My hope is that we develop enough courage to develop courage. To try to have, try to learn to treat each other fairly, with generosity and kindness.Maya Angelo
I’ve never understood this quote more than I do today.
Just like so many of you, I’m struggling with our current world. So much tension. So much division. So little care for people who think differently than we do. This blog may get a bit more personal than usual, but I have to tell the story.
When people look at me, they see a white man of privilege. And while I’ve worked hard for everything I have, there’s no doubt that I’ve enjoyed privilege and blessings. Part of that includes being shaped by two people who overflowed with courage and who treated others with fairness, generosity, and kindness. They were my parents, Wally and Barbara Nason.
For my parents, treating each human with fairness, dignity, and respect was non-negotiable. They taught my brother and I to love and respect everyone. I remember as a child, we couldn’t say things like “stupid” or “shut up” in our home. Color, ethnicity, religion, sexual orientation—none of that mattered. We were all humans!
My father was full-blooded Comanche Indian, so I’m a proud Native American who calls the Comanches my tribe. My mother hailed from rural Kentucky. I still love the mountains of the Bluegrass State and our Kentucky Wildcats. (Go Big Blue!) Thanks to these two amazing people, I know both what It’s like to live with red skin and what It takes stand up to the evil of systemic racism and social injustice.
As a teenager, I remember hearing stories about things my father experienced as a Native American. One story in particular is something I will never forget and do not want to.
One of the first times my father went to my mother’s father’s and step-mother’s home for dinner, he experienced discrimination. My maternal grandfather, who by all accounts was mean, evil, and racist, didn’t particularly like my father. So when it came time to eat dinner, my grandmother served my parents different food than she served my grandfather. I’m not sure if this was an intentional insult, but it made a statement that my father wasn’t worthy to sit at the same table as my mother’s family. It was also an example of how my grandmother was willing to be complicit in a racist act.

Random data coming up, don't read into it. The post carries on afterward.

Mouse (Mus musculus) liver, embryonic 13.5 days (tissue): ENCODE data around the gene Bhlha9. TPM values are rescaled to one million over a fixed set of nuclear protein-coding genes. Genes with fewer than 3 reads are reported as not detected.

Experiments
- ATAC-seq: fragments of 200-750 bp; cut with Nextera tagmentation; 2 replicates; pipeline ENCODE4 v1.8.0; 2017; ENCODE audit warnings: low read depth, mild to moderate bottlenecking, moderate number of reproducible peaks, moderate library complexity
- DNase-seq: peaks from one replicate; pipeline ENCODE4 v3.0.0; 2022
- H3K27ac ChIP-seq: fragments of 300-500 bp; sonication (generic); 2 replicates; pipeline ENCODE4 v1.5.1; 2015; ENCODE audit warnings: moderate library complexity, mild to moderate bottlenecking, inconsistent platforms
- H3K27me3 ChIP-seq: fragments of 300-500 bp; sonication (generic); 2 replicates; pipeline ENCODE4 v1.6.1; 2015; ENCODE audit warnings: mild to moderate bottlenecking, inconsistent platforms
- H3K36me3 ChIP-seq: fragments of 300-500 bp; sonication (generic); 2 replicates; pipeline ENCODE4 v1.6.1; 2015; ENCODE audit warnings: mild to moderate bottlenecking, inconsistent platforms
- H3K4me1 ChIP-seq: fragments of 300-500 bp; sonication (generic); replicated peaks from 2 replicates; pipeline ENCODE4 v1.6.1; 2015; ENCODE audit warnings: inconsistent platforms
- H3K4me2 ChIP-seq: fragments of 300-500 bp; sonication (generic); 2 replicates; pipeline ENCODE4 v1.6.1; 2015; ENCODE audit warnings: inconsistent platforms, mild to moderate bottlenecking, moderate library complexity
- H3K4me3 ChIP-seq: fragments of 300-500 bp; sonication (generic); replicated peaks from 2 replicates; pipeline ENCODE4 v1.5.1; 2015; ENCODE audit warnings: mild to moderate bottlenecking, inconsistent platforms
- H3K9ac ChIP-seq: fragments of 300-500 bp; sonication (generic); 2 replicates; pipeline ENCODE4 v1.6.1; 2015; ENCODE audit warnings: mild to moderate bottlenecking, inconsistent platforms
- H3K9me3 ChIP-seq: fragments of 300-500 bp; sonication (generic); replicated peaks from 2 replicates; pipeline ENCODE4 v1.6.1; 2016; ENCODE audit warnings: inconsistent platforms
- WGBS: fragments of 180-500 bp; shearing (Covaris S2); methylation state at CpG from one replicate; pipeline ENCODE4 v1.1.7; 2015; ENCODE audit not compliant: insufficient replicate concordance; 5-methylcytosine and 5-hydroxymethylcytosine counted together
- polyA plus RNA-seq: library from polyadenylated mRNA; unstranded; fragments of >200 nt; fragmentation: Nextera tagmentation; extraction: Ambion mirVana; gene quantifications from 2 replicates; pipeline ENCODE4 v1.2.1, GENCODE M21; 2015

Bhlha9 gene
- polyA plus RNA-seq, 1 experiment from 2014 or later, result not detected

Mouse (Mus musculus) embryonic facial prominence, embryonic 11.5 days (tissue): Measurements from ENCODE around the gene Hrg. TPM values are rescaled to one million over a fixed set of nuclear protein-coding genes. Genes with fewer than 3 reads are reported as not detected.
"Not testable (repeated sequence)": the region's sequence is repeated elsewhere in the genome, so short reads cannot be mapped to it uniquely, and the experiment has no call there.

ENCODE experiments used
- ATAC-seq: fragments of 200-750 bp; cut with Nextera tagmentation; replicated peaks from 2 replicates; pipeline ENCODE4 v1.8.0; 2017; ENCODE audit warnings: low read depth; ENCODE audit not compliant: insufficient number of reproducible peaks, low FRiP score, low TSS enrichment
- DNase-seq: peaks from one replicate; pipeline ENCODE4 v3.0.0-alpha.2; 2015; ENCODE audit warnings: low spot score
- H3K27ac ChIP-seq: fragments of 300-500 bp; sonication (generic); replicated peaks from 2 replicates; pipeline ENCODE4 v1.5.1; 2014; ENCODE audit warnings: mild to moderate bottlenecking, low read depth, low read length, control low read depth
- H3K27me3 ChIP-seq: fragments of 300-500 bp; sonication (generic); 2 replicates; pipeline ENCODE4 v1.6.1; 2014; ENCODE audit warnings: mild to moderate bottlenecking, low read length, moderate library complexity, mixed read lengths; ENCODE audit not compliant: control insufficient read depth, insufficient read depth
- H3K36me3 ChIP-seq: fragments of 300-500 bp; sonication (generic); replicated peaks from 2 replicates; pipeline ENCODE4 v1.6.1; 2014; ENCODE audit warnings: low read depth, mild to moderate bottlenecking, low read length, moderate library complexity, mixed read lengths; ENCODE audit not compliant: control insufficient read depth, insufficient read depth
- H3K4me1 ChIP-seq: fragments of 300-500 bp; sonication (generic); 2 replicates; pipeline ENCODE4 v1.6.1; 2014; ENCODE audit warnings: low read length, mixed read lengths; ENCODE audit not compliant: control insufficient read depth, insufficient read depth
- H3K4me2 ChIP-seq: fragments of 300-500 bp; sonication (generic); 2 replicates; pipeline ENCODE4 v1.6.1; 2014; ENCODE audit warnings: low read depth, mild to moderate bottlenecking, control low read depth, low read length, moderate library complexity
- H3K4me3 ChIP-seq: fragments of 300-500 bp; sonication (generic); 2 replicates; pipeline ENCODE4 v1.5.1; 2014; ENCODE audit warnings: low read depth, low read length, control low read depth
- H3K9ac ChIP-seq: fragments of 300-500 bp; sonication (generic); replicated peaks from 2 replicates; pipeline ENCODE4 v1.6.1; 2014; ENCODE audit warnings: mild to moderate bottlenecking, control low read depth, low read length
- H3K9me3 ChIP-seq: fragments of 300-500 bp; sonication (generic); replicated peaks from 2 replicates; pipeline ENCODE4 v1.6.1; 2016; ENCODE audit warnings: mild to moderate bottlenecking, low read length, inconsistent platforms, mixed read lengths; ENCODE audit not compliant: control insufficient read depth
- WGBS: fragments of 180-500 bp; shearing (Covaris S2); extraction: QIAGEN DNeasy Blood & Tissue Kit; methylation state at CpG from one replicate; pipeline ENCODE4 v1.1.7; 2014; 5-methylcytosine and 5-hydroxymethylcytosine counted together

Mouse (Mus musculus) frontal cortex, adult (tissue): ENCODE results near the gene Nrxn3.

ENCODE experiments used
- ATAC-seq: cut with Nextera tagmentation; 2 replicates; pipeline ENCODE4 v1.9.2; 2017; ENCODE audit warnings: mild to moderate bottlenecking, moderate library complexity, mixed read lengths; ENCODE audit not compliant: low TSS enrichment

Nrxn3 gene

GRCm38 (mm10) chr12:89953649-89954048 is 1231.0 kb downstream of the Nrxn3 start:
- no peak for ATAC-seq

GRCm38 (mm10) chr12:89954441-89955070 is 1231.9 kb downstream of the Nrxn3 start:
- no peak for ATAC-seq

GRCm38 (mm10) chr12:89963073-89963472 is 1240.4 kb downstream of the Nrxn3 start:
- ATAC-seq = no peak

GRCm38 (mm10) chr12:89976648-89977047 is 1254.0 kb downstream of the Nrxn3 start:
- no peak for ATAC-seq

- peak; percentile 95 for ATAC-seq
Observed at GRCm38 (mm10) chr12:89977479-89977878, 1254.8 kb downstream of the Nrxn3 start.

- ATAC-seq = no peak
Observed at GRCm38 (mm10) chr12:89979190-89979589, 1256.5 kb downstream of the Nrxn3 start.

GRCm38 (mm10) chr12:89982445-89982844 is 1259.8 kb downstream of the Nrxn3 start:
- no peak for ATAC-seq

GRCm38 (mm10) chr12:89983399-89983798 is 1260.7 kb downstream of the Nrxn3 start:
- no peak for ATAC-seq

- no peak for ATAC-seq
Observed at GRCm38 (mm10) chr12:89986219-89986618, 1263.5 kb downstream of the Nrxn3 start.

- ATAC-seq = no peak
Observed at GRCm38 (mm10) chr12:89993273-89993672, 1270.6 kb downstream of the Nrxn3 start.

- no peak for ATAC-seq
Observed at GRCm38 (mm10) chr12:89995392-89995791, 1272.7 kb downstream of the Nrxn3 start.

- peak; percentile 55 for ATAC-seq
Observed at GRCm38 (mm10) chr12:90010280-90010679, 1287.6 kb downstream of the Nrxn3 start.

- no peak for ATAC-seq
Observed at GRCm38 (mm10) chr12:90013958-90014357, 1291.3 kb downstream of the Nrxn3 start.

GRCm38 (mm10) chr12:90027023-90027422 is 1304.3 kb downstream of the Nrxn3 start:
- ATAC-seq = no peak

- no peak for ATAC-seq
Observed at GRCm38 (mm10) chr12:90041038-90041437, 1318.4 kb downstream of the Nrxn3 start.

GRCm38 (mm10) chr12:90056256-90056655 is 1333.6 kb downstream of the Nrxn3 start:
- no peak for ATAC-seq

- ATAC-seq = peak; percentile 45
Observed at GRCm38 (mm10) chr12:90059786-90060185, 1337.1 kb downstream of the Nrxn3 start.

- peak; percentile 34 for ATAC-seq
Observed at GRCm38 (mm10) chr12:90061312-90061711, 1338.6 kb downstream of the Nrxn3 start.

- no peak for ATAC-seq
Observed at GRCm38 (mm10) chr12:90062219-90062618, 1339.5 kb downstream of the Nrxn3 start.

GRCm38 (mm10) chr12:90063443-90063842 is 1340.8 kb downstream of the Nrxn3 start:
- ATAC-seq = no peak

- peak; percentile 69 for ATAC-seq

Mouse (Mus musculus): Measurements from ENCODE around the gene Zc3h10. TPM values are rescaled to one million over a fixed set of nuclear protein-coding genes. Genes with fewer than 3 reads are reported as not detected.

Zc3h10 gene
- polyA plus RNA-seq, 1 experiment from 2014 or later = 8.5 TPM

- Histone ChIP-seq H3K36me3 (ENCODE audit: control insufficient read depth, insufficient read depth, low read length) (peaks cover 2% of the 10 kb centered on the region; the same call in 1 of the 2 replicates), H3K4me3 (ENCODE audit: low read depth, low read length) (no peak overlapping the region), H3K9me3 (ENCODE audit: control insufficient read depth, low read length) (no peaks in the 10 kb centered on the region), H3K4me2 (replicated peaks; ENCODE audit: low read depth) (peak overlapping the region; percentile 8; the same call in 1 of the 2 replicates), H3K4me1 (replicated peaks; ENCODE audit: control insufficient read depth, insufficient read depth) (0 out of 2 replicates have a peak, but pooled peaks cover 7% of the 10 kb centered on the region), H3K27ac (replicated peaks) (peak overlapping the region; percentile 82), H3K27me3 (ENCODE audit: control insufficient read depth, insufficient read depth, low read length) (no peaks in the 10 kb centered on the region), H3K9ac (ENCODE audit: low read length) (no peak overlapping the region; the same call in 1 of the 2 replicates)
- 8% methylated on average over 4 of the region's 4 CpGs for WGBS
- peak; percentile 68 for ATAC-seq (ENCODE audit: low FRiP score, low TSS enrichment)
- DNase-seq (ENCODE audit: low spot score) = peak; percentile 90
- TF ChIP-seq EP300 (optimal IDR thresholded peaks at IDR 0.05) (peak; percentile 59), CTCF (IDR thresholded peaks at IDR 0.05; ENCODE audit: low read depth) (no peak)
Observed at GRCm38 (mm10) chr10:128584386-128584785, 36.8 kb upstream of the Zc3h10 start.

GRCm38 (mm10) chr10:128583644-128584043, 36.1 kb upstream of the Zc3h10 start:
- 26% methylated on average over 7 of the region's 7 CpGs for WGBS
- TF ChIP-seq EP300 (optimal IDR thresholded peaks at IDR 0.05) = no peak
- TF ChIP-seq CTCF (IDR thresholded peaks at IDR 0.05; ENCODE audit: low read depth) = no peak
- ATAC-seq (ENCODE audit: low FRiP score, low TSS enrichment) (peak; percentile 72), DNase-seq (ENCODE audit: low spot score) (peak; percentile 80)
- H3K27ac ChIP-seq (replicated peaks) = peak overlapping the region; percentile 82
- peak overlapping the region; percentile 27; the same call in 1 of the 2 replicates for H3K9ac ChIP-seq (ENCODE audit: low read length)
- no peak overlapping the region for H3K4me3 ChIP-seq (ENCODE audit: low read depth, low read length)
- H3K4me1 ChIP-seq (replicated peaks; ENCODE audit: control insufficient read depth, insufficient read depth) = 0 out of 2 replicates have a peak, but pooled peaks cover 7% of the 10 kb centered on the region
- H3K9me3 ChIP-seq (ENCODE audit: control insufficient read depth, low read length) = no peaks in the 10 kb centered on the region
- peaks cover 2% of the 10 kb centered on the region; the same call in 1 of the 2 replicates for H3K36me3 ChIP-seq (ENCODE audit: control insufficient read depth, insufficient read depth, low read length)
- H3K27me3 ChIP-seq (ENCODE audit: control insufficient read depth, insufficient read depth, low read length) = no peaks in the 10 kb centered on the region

At that moment—and oh how I wish I could have been there—my father looked at my mother and said, “Get up; we’re leaving.” My mother didn’t have to think twice about walking out the door with him. Unlike my grandmother, she refused to be complicit.
That day at my grandparents’ house, my parents stood up against evil. He was not going to be treated that way by any human, and she was not going to allow him to be.
So what does that story mean to me today? It means that, as a human and as the leader of an ecosystem of businesses, nonprofits, and movements, I’ve made the decision to say that all humans—regardless of skin color, religion, gender, sexual orientation, or anything else—will be treated equally. And I’ve made the decision that I will not be complicit in the face of discrimination and racism. This is not about #alllivesmatter or #blacklivesmatter. It’s about #humansmatter. We each must focus on the humans in our communities who are hurting the most and who are in the most need at any given time.
The problems that currently fill up our social media feeds and dominate our conversations are systemic problems, and we can’t rely on institutions to fix them. It’s time to band together to love and respect one another. It’s time to stand up for each other instead of sitting by and watching other humans suffer.
Let’s put ourselves in the shoes of people who are suffering. Let’s give generously of our time and energy to listen to people we disagree with. Let’s heal the great divides that separates us by courageously standing up to evil and leaning into relationships that are filled with fairness, generosity, and kindness. Most importantly, let’s kick the sh*t out of racism!
With much love from your truth teller,
Shawn “Man on Fire” Nason